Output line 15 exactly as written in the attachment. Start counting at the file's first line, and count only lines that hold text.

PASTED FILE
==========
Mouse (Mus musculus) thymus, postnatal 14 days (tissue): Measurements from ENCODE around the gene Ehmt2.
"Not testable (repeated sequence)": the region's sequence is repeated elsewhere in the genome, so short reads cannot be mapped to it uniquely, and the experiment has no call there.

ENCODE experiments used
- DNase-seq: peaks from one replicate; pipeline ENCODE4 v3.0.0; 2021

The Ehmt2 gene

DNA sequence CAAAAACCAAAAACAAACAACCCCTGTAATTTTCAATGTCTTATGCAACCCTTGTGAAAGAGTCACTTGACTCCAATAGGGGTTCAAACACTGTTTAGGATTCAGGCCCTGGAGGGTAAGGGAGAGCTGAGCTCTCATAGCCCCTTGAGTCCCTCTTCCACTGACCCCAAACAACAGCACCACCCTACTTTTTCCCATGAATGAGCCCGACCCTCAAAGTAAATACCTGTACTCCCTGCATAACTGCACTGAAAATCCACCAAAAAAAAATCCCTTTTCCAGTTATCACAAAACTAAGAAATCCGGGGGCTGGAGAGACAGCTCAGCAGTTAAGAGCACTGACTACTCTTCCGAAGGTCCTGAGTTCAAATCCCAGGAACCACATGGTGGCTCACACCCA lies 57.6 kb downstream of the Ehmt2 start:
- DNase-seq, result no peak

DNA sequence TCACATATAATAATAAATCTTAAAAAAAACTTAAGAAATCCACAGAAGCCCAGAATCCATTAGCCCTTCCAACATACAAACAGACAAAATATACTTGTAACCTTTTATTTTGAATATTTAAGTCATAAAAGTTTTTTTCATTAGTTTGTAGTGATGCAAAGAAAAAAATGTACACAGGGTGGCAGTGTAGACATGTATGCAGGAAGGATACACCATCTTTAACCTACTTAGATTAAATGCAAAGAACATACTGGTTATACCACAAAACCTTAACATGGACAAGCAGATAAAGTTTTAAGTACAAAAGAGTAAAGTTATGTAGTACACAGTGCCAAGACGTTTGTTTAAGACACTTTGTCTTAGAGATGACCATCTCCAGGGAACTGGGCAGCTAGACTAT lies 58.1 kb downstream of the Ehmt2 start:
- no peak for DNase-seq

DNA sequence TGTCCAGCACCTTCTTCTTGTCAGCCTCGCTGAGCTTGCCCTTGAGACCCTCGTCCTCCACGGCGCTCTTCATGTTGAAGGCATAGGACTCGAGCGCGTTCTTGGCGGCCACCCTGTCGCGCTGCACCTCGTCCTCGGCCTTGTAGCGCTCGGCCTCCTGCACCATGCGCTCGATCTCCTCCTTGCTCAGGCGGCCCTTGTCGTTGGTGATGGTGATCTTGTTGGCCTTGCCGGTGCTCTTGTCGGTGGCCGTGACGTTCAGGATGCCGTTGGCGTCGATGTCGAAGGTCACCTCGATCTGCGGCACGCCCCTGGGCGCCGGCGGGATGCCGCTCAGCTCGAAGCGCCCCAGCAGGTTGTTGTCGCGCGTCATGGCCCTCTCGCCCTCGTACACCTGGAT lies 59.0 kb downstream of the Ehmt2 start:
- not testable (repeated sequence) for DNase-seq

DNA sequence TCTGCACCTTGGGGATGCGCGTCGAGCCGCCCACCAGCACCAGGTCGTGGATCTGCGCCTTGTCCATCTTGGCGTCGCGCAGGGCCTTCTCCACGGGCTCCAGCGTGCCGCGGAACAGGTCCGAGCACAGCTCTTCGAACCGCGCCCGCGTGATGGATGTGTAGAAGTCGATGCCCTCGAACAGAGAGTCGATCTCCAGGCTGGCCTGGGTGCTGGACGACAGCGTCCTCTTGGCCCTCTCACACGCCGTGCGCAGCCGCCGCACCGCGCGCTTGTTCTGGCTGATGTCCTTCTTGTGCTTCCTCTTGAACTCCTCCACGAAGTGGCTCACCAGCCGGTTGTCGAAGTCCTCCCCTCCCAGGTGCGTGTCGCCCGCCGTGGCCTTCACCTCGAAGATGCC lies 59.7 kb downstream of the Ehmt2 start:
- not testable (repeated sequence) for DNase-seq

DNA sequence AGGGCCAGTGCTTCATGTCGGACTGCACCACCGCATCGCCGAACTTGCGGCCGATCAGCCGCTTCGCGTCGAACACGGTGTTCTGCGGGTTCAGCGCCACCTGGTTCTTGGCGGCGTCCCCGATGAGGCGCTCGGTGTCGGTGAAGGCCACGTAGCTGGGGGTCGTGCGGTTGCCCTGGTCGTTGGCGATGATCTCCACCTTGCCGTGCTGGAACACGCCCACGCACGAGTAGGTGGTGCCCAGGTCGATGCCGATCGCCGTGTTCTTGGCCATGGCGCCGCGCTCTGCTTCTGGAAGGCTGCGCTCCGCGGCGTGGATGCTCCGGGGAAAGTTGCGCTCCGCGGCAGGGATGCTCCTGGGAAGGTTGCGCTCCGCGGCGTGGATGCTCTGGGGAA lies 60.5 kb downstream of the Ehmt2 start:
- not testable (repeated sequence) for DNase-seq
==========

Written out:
- not testable (repeated sequence) for DNase-seq